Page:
Being laid off or fired can happen to anyone.

In fact, companies across the globe are cutting more jobs than ever before due to worsening conditions of the labor market. In 2024, some of Canada's biggest companies like Google, Rona, and Enbridge left hundreds of workers without jobs after trimming their workforces.

You may also find yourself at a job that doesn't best align with your personal goals or interests, resulting in being terminated or fired from the position.

A man sitting at desk visibly upset and throwing items off his work desk.

Being laid off or fired can be frustrating, upsetting, and sometimes confusing; however, there are steps you can take to feel empowered so you can jump back into the workforce.

1. Process the Situation

Being laid off or fired from your job can come as a surprise and can leave you feeling an array of emotions. It's important to process these emotions so that when you jump back into the workforce, you feel focused and energized.

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  • Practice mindfulness by accepting any emotions or feelings that you may be experiencing.

  • Lift your spirits by engaging in activities you enjoy like yoga, cooking, painting, breathing exercises, working out, or any other activity that interests you.

  • Seek support from trusted friends, family members, and medically trained professionals, or check out online sources about how to deal with negative emotions.

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Think about your experience. Write down any thoughts that come to mind in a journal.

  • What are your professional strengths? What areas would you like to improve?

  • What professional goals would you like to achieve in the next month? How do you plan on reaching these goals?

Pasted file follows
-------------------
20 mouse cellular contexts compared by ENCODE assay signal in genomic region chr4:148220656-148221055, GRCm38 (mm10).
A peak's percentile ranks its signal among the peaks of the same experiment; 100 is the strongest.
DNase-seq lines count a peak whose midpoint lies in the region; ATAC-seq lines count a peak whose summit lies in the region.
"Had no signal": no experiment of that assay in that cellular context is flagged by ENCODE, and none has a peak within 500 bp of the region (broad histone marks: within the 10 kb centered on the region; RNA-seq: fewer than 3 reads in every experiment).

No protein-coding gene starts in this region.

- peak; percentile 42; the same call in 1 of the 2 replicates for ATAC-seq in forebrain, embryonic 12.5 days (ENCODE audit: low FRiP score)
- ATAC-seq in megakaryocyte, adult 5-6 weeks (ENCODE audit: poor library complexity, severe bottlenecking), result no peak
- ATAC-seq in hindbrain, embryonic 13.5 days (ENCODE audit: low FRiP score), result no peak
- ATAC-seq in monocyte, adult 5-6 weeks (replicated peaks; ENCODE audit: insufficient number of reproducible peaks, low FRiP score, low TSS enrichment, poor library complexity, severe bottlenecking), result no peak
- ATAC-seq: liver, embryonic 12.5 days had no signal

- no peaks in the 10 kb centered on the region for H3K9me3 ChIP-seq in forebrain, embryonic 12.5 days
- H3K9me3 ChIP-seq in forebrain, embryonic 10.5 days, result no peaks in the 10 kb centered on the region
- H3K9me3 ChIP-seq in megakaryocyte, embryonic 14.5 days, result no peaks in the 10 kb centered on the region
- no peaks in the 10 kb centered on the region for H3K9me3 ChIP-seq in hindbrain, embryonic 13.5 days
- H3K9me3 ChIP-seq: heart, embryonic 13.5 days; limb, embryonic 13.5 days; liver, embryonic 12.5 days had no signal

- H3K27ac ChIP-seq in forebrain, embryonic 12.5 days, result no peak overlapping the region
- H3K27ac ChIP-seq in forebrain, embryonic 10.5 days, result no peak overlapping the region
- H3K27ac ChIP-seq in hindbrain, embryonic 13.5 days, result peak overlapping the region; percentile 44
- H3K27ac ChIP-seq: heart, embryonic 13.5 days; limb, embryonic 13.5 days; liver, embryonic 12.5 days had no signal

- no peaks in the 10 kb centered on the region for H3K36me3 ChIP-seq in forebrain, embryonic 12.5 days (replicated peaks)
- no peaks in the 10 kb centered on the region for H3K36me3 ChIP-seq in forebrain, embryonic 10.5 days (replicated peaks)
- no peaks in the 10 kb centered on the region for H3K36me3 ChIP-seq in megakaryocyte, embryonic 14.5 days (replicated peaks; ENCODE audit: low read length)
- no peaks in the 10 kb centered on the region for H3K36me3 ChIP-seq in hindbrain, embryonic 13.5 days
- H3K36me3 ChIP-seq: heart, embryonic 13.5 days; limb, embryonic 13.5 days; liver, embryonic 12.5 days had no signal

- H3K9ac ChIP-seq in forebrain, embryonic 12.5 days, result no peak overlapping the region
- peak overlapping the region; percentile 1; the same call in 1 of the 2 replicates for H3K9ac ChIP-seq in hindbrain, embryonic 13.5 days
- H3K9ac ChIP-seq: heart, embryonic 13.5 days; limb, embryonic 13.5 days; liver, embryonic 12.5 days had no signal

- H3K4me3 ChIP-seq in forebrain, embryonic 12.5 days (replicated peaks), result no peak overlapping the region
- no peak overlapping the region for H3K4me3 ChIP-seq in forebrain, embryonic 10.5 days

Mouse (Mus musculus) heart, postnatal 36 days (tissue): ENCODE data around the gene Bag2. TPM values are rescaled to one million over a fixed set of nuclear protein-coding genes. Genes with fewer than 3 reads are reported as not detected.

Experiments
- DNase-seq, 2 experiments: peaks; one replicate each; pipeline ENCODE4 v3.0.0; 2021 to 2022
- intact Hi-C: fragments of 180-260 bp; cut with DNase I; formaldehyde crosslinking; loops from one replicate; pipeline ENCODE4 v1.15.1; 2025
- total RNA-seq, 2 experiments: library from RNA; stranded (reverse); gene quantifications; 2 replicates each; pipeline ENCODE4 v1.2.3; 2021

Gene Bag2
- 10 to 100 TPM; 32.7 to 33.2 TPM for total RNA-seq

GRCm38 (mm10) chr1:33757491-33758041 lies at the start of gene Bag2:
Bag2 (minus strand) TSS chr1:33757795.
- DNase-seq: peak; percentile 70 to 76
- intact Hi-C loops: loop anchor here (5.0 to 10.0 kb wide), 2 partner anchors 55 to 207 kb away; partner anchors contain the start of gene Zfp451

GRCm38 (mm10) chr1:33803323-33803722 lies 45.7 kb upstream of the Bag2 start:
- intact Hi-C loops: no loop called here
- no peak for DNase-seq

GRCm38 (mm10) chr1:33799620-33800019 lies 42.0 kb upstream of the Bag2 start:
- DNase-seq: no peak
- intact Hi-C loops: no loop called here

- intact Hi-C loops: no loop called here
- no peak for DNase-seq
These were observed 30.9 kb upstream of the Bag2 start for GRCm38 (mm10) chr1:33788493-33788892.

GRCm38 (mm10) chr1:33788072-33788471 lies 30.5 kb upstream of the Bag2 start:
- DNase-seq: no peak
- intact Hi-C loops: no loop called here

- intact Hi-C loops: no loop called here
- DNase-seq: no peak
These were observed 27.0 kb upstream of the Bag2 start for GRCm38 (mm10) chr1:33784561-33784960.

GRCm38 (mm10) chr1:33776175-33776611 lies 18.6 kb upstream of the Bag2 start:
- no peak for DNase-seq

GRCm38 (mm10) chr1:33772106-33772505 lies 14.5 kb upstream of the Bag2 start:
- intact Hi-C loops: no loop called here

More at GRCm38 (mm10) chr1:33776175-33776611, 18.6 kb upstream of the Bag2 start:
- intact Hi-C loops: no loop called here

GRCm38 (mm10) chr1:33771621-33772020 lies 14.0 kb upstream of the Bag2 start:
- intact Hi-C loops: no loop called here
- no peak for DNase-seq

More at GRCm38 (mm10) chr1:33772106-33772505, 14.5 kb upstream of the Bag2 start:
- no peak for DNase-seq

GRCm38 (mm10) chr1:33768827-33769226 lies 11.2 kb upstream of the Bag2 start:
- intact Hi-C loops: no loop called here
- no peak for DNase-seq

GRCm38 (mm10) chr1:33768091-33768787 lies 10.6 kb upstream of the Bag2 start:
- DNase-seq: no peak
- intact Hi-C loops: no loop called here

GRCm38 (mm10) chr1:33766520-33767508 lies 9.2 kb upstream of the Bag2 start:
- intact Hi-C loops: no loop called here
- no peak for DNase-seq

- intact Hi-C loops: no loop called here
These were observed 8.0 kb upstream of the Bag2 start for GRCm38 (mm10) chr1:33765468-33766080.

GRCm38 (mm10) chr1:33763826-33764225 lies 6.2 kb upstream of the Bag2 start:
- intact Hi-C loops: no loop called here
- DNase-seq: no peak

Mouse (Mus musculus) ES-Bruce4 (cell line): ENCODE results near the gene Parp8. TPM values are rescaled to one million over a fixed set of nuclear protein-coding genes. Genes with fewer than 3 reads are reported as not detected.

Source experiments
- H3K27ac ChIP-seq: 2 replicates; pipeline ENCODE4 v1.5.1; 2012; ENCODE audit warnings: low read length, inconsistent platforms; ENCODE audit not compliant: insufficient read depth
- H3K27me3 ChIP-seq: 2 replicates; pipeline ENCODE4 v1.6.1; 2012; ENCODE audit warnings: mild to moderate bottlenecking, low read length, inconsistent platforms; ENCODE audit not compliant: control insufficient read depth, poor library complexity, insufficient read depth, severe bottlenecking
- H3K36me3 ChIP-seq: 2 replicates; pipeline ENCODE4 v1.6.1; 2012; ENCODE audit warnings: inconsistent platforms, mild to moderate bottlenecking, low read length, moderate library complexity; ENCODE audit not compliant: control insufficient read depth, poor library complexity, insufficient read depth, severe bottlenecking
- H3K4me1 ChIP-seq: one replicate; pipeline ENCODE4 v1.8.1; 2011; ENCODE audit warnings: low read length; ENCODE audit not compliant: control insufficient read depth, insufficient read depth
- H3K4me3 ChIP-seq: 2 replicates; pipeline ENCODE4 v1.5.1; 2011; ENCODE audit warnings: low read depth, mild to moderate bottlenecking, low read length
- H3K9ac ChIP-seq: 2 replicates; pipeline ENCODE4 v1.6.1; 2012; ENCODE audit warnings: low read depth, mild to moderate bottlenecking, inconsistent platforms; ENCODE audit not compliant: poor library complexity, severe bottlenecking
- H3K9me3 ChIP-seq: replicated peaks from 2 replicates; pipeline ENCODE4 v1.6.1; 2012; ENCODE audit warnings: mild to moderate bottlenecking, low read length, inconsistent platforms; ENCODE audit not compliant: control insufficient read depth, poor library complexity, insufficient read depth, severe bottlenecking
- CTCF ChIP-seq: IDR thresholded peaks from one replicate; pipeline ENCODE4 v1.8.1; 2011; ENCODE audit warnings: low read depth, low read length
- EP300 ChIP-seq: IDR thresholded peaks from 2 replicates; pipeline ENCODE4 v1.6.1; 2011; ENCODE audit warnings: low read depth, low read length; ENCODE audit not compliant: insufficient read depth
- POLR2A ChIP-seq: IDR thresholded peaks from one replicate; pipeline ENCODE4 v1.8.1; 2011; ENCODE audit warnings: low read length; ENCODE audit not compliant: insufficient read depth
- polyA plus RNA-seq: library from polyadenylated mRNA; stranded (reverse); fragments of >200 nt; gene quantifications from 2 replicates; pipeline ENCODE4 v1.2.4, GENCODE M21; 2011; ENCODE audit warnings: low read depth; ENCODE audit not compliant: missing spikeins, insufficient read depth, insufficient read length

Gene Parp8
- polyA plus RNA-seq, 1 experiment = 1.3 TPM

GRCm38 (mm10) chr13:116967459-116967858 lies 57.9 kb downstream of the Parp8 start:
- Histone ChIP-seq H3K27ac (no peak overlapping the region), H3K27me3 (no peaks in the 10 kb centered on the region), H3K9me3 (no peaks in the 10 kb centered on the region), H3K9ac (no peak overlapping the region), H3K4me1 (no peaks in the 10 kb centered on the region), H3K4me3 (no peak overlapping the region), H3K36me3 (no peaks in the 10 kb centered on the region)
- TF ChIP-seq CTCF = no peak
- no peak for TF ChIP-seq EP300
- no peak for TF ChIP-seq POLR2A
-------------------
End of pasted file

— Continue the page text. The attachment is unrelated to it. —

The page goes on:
• What does your ideal job look like?

  • What have you learned from your last job?

Once you've had time to reflect, you'll be ready to move on to editing your resume.

2. Update Your Resume

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When you feel you are ready to re-enter the workforce, the next step is to review and update your resume. Regardless of the reason you departed from your previous position, you may have still gained valuable experience that you'll want to include in your resume or cover letter.

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  • Review all the skills and achievements you learned from your previous workplace. Even if you were fired, it's a good idea to focus on what you did well along with your professional achievements.

  • It's not necessary to include that you were fired in your resume. Your resume should only include when you began the job and when it ended.

  • Use positive language if you need to mention why you left your previous job in your cover letter or job application.

  • Update any professional online profiles like Linkedin or Indeed.


You apply for a job and the application form asks you, "Why did you leave your last job?" How should you answer? Select all that apply:

3. Prepare for your Interview

Once you get called for an interview, it's time to start thinking about your response to questions like "Why did you leave your last job?"

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  • Be honest in your interview. If you were fired, always be honest but keep your response brief and to the point.

  • Frame your response positively. Whether you were fired or laid off, you want to respond in a way that doesn't defame the company or negatively impact the interviewer's impression of your character.

  • Speak about your growth. You can mention what you learned from the situation and how you've grown professionally since then.

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Imagine you land an interview after being fired. The employer asks you why you left your previous job. Review the following responses, then answer the quiz question below.

A. "My previous work environment was very toxic and unhealthy. My direct manager gave me too many tasks, so I yelled at her and she fired me."

B. "I did not handle conflict well in my previous workplace. Since being terminated, I have developed healthy strategies to communicate and have begun seeking jobs that better reflect my career goals, such as this one".

C. "The truth is, we argued over job duties, but they were wrong and fired me anyway."


Which of the following responses stated above would be most appropriate?

Take Action

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Now that you have learned how to prepare for a job after being laid off or fired, it's time to put these tips in motion.


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